MY TRANSFORMATION INTO A SCHOOL MUM

School mumStarting school is a big milestone for your little one and the process starts a good year out before it actually happens. There’s enrolment, interviews, orientation and then the big day. I hadn’t considered my role in this whole process. I was focused on Spike and her transition into school life.

But now that term 1 is over, I’ve had time to reflect on my own transformation into a school mum. I have to say. I’m loving it! There’s so much to be a part of. So deciding just how involved you want to be is the first step. Running Mamá y Bebé doesn’t just happen alone so structuring my work around school can often be challenging. But Mumpreneurship does mean I can be present for day time events with careful planning.

Our school community is an inclusive and welcoming one. On week one, notices and calendars came out engaging parents and asking for participation. OMG! There’s sports activities, help with reading, tuckshop, home baking, mass attendance, P & F meetings, fundraising events, the running club, the book club and the list goes on.

Let’s just say Spike now has a separate calendar added to my google calendar just so I can keep up.  The number of day time events requires serious time management and lots of for-warning particularly for my husbands schedule which includes lots of travel. Prioritisation is also a key. Events and activities are screened and assessed carefully. If we accept every invitation, we may as well move into the school grounds!

Then there’s home work: letter practice, sight words, your pet story, your family story etc etc etc. Library day is Wednesday and I have to confess, I’m the Mum that forgets! So I did 5 trips back to school out of the 10 this term to make sure Spike had her library book to give back. (I’m a bit SLOW!)

I was the eager beaver that put my hand up for tuck shop and home baking. My mother was also a working mother and tuck shop was never an option for her. I always wanted her to do it so I decided a very long time ago that I would be the tuck shop mum.

Now, I had some ideas what tuck shop was about ie lots of chatting with mums and giving your child a wave at break time. Ahhhh wrong!!! Well, there is lots of chatting with mums and seeing your baby amongs the hundreds of children but nobody mentioned the work in between. As a previous Performance Improvement Director with PricewaterhouseCoopers, I was exposed to large corporations in Mining and Transport that didn’t have half the processes I saw on my first tuck shop day. Our school tuck shop is run by a bunch of serious logistics experts that could show a thing or two to most of my past clients.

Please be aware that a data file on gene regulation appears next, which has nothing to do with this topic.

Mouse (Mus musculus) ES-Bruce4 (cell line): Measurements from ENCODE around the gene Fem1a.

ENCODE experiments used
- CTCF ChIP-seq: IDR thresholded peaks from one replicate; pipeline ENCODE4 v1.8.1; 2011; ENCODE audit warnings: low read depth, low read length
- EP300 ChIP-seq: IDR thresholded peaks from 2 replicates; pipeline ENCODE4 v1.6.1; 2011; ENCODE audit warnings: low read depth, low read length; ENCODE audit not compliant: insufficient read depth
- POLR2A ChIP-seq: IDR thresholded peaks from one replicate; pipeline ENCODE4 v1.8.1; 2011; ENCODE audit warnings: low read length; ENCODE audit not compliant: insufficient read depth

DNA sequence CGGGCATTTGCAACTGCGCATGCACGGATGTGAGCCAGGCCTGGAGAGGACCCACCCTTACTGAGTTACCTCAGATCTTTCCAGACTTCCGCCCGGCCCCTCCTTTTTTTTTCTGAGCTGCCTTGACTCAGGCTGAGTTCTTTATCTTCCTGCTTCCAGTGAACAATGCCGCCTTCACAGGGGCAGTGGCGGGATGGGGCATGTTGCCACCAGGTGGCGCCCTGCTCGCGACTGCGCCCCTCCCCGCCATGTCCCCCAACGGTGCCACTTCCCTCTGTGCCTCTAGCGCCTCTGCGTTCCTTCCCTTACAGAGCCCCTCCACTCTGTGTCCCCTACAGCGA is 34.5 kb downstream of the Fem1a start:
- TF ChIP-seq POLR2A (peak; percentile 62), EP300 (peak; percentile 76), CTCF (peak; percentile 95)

As a small school, our tuck shop doesn’t have the online ordering systems that many larger schools have. The children order the lunches the ‘old fashioned way’, in little brown paper bags with the money inserted and collected by the teachers in the tuck shop basket. The food is largely made from scratch and would pass the Jamie Oliver School Dinners test with some exception such as the the yummy drummy’s.  Oven baked, crumbed ‘chicken- like’ thingys the kids seem to love!

There are six mums to each tuck shop team that are rotated 7 times each year. Each team is led by a Team leader. The team leader is responsible for making sure the six mums don’t just chat but have all food prepared in time for first break 10.15am. On my first day I was on fried rice duty, helping making pizzas, sorting sushi rolls and inserting all cold items into class cold bags ie drinks, ice cream cups, fruit (slinky apples – yet another blog to discuss in further detail!)etc.

Tuck shop is only available on Fridays so this means that the majority of the 160 children that attend our school order and require feeding by 10.15am. Needless to say, tuck shop is a well oiled machine and the six mums are sweating by the time the clock hits 10.15am.  There are NO tuck shops arms on this team! Everything has been meticulously labelled to ensure absolute smooth processes. Food is ordered within 99% of accuracy to minimise waste. From 8.30am to 10.15am we do not stop! We chat yes, but the pressure is on. I’ve made fried rice a gizillion times. It’s one of my girls’ dinner favourites. But making fried rice for 20 on a time pressure is a whole other ball game.

We make the 10.15am deadline. Hooray! We earned our coffee break across the road for a great mummy chat. Was there carnage? Not quite! But I definitely broke out in a little sweat. Did I mention the smooth processes? Yes! But nubie mum me, stuffed one of them up. I forgot to put the ice cream spoons into the cold bags so at second break we had about 60 children come up to the tuck shop and ask for one. Spike didn’t fail to mention this to anyone we met that afternoon or following weekend. “Mummy stuffed up our tuck shop!” Well not quite Spike, but I’ll admit there as a little hiccup!

The best part of tuck shop was walking down the tuck shop basket to Spike’s class. She thought that was fantastic to see her Mummy at school. She kept pointing to me and telling everyone “That’s my Mummy”. That’s what it’s all for. Tuckshop is not the for the faint hearted. I’m serious. I know that sounds crazy but you’ve been warned!

 

mama y bebe

 

 

 

 

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